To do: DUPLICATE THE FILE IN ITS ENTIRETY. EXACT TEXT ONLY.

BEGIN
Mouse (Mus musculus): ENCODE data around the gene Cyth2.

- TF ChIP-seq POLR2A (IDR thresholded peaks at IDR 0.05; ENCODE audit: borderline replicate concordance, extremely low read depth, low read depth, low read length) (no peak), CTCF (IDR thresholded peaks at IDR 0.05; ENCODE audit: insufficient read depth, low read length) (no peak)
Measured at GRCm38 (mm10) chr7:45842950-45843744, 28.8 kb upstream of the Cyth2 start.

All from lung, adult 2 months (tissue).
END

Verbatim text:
Mouse (Mus musculus): ENCODE data around the gene Cyth2.

- TF ChIP-seq POLR2A (IDR thresholded peaks at IDR 0.05; ENCODE audit: borderline replicate concordance, extremely low read depth, low read depth, low read length) (no peak), CTCF (IDR thresholded peaks at IDR 0.05; ENCODE audit: insufficient read depth, low read length) (no peak)
Measured at GRCm38 (mm10) chr7:45842950-45843744, 28.8 kb upstream of the Cyth2 start.

All from lung, adult 2 months (tissue).